What do you like to drink after a shift? “After shift has such a varied connotation at this point in my career. But if it’s earlier in the evening, I’ll usually opt for a glass of wine or a beer as I probably haven’t eaten anything in eight hours or so. If it’s after a bar shift, I’ll often opt for a light/refreshing cocktail like a Daiquiri or a Paloma that I can enjoy without too much consideration. In Summer, it’s Txakolina wine pretty much exclusively.”
What is the all-time best dive bar jukebox song? “I’d lose my job if I didn’t include a song from the ‘old’ Sub Pop Records catalog and I’m from Seattle, so I guess I’d say either “Lounge Act” by Nirvana or something produced by Quincy Jones. In all seriousness, I am terrible at picking one anything and there are so many different types of dive bars in the world. I would be stoked for anything by Patsy Cline, James Brown, Stevie Wonder, Led Zeppelin, Joni Mitchell, George Benson, Barrington Levy, Grace Jones...”
After all these years bartending and creating drinks, do you still enjoy going out to bars? “I absolutely do. Though you’d be hard pressed to find me at a bar I’m not working at on a Friday or Saturday night at this point. I really enjoy the conviviality of our profession, bars with the right ambiance, the right style and/or vibe often just feel nice to be in…whether I’m imbibing or not. Also, a vast majority of my friend group is involved in food and beverage and I’d have a hard time seeing them if I didn’t poke my head in from time to time.”
Name the first good drink you ever drank and where you had it. “I celebrated my 21st birthday at Linda’s Tavern more times than I should admit. (Sorry Linda.) While I can’t say I had anything transformative or life affirming on those occasions, there are few drinking moments as memorable as my first Rainier Beer and well whiskey ordered at an honest to God dive bar in Seattle. But it’s hard to remember when or where my first good drink was, as I was indoctrinated through the late ’90s and early ’00s, which wasn’t exactly fertile ground for great cocktails in the Pacific Northwest…I’d have to give the nod to Zig Zag, though I can promise you I don’t remember either the drink or leaving the bar that night.”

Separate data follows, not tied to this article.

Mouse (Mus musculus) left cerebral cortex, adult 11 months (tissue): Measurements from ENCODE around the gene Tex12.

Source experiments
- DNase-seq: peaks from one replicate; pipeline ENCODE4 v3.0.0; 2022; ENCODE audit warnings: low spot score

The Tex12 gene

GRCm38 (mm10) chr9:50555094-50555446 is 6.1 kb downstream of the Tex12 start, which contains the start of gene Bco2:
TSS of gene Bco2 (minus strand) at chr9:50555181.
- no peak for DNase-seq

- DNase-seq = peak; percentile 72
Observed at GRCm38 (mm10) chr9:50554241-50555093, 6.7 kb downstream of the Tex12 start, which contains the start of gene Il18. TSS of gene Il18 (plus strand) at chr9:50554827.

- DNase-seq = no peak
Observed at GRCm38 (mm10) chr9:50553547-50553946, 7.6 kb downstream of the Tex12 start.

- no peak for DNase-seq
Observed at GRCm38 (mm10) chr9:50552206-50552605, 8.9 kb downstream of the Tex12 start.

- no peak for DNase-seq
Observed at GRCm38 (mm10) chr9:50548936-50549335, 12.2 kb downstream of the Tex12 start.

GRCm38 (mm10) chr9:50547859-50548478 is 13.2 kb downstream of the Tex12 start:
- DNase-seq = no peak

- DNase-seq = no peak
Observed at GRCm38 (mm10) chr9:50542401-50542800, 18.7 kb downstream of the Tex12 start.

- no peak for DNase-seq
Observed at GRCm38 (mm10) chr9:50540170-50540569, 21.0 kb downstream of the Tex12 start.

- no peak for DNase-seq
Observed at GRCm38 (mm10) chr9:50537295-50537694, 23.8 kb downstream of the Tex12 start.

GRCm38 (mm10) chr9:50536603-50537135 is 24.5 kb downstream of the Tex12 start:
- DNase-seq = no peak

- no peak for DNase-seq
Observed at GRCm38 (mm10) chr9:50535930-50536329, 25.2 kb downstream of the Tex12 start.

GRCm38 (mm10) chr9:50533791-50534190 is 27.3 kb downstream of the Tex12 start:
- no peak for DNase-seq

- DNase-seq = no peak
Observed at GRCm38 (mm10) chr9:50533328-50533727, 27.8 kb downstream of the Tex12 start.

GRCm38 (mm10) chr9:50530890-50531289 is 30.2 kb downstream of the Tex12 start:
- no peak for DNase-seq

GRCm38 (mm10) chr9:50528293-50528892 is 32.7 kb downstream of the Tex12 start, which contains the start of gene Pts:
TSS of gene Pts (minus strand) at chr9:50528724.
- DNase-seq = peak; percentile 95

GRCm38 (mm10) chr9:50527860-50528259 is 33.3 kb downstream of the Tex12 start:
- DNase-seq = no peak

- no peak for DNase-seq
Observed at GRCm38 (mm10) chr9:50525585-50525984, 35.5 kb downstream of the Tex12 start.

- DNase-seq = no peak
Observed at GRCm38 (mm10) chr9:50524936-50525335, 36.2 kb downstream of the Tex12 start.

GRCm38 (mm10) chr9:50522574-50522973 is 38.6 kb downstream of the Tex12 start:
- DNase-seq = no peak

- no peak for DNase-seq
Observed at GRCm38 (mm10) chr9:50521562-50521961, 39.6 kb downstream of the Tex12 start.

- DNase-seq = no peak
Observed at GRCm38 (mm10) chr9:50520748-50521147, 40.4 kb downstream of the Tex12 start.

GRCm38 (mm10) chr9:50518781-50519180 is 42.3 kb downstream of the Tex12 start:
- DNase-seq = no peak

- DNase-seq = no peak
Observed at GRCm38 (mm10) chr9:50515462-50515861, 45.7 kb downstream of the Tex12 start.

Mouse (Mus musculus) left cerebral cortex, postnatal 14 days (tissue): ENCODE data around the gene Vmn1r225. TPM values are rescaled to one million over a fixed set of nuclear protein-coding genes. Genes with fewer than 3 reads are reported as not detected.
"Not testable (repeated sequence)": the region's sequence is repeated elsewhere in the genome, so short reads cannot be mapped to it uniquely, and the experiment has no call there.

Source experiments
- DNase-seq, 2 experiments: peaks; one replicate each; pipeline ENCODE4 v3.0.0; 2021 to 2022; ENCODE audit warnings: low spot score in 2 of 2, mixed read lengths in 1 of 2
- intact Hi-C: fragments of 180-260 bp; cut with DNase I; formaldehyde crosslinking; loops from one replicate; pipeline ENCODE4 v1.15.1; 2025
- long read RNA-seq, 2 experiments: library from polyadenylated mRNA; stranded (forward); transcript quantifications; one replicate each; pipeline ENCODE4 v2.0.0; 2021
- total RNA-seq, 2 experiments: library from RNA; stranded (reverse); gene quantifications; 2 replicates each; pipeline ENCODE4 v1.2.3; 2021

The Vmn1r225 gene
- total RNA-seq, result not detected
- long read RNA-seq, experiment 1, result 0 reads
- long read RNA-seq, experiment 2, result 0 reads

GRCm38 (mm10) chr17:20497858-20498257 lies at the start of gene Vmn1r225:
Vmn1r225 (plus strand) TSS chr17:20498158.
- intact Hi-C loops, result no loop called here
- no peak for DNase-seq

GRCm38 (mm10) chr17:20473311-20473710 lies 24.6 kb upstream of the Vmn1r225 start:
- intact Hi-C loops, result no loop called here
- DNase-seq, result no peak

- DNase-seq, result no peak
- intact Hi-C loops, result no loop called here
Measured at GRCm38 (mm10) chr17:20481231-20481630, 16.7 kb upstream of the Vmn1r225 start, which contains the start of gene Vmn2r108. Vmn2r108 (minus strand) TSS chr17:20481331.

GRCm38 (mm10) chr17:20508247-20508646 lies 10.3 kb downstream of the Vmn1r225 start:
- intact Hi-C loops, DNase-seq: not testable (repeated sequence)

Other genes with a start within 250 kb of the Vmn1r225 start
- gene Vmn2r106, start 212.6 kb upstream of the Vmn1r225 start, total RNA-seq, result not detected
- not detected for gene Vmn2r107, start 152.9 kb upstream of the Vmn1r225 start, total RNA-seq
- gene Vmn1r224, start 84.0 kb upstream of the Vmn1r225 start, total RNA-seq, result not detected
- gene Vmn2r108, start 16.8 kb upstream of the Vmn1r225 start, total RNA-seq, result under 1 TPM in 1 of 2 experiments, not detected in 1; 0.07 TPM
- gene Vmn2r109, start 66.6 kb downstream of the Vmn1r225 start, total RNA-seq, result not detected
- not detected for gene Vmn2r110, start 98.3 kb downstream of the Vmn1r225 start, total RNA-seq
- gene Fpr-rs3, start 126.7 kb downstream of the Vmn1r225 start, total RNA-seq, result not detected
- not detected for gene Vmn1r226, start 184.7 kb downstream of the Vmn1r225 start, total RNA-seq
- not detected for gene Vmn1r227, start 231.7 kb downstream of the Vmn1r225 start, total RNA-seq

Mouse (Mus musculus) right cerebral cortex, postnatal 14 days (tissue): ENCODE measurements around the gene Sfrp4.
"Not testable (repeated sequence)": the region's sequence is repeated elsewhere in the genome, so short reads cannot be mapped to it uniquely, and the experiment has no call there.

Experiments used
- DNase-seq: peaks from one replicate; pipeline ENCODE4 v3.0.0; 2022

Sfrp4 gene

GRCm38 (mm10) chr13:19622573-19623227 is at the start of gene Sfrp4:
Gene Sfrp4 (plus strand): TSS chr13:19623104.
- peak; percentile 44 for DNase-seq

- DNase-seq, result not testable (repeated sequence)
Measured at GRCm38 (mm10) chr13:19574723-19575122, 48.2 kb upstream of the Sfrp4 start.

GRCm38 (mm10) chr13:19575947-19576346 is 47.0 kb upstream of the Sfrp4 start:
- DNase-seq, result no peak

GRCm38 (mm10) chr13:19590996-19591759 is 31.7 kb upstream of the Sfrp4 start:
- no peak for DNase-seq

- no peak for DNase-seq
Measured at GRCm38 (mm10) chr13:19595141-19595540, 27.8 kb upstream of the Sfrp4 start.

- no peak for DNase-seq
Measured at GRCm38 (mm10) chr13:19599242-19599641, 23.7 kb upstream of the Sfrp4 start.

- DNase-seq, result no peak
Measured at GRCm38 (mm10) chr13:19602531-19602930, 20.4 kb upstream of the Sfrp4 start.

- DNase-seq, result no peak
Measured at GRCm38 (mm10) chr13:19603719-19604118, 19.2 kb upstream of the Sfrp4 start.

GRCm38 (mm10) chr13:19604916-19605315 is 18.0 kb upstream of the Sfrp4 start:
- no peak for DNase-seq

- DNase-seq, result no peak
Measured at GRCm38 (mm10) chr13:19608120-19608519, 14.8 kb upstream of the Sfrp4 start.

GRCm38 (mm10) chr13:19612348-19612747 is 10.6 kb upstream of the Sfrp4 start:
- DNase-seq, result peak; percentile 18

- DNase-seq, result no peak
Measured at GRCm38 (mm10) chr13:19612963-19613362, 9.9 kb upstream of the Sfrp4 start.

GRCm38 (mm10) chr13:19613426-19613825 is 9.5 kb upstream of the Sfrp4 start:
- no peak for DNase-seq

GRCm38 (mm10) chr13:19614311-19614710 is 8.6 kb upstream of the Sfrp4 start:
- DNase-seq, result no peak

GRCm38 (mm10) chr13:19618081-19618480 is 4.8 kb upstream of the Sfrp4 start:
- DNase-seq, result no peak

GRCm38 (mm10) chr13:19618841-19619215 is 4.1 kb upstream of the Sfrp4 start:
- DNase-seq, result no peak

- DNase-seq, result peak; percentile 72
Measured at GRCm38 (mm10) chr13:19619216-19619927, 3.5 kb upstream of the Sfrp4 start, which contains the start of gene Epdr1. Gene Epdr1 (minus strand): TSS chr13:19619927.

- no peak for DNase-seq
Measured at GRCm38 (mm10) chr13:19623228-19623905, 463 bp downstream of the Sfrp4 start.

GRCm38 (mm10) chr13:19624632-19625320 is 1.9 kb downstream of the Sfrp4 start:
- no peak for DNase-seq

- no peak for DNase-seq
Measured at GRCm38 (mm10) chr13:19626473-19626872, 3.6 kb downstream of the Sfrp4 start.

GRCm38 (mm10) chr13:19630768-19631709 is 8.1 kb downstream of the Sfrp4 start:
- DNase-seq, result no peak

What book on cocktails or spirits is your go-to resource? “I’m currently obsessed with Death & Co’s Cocktail Codex and have so many notes in Dave Arnold’s Liquid Intelligence one might think I was actually a good student. Amy Stewarts’s Drunken Botanist and The Joy of Mixology by Gary Regan, anything from David Wondrich or Dale DeGroff. Off the subject a bit but another passion of mine in beverage is natural wine and the writing of Alice Feiring (The Battle for Wine and Love and Naked Wine) is a must read.”
What’s your favorite cocktail and food pairing? “Depends on the day, but it’s hard to go wrong with a Dry Gin Martini (hold the orange bitters, olive and a lemon twist) with moules-frites for lunch on a sunny patio or a solid Michelada and chilaquiles for brunch. (I’m a strong proponent of day drinking in my advancing age.) Though not a cocktail, strong runner up consideration to chilled vodka and caviar.”
What drink are you most proud of creating? “I’m reticent to cite a specific drink as at this point a truly ‘original’ cocktail is somewhat of a unicorn and we’re all mostly playing in the Mr. Potato Head sandbox of cocktail creation. Ingredient wise, however, I make a fantastic dry hopped ginger beer that is one of my favorite creations, delicious either on its own or as a cocktail ingredient and an absolute life saver for the occasional ‘dry’ month. The thing I’m most proud of in regards to cocktails in my career is the recent development of nitrogen-infused tap cocktails. Using a process very similar to making nitro cold brew, we are forcing nitrogen into solution with classically stirred cocktails and dispensing them through a stout faucet as you would a Guinness or other nitro beer. The results have been a bit of a revelation for me and I’m super excited to continue to evolve the process to effect both the development of flavors through immediate aeration and augmenting the textural component of cocktails.”
Is there one person (dead or alive) you’d like to make a cocktail for? “There’s a well-noted love affair between authors and their bartenders, I have a short list I would love to make a drink for…In no particular order Upton Sinclair, Hunter S. Thompson, Ralph Ellison and Kurt Vonnegut. And I would be remiss not to include my Great Grandmother who owned a tavern in Missouri and whom I never had the chance to meet.”
What’s your favorite shot-and-a-beer combination? “Mezcal and a juicy sour beer; a Miller High Life pony and a bonded bourbon (preferably Old Grand-Dad or Henry McKenna 10 Year Old); or Green Chartreuse and root beer.”
What is the one tool that you always make sure to pack when you’re traveling for business? “Underberg Bitters, we will undoubtedly eat too much. CBD pills, we will undoubtedly drink too much. Business cards and the interminable will to actually follow up with those who I exchange cards with. You absolutely never know when or where you will meet new friends and future associates.”
Myles Burroughs is the beverage director of the Seattle-based Derschang Group, which runs Linda’s Tavern, Oddfellows, Smith, King’s Hardware and Queen City.
Interview has been condensed and edited.